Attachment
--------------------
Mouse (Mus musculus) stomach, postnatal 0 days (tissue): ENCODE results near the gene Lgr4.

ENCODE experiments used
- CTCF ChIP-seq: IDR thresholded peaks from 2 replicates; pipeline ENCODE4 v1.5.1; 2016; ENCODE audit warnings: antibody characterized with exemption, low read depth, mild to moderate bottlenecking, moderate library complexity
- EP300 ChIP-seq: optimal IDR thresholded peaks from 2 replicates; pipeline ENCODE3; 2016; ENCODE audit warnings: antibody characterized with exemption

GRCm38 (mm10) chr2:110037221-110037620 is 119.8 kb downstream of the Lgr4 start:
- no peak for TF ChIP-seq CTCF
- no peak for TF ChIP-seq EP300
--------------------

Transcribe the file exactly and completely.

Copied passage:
Mouse (Mus musculus) stomach, postnatal 0 days (tissue): ENCODE results near the gene Lgr4.

ENCODE experiments used
- CTCF ChIP-seq: IDR thresholded peaks from 2 replicates; pipeline ENCODE4 v1.5.1; 2016; ENCODE audit warnings: antibody characterized with exemption, low read depth, mild to moderate bottlenecking, moderate library complexity
- EP300 ChIP-seq: optimal IDR thresholded peaks from 2 replicates; pipeline ENCODE3; 2016; ENCODE audit warnings: antibody characterized with exemption

GRCm38 (mm10) chr2:110037221-110037620 is 119.8 kb downstream of the Lgr4 start:
- no peak for TF ChIP-seq CTCF
- no peak for TF ChIP-seq EP300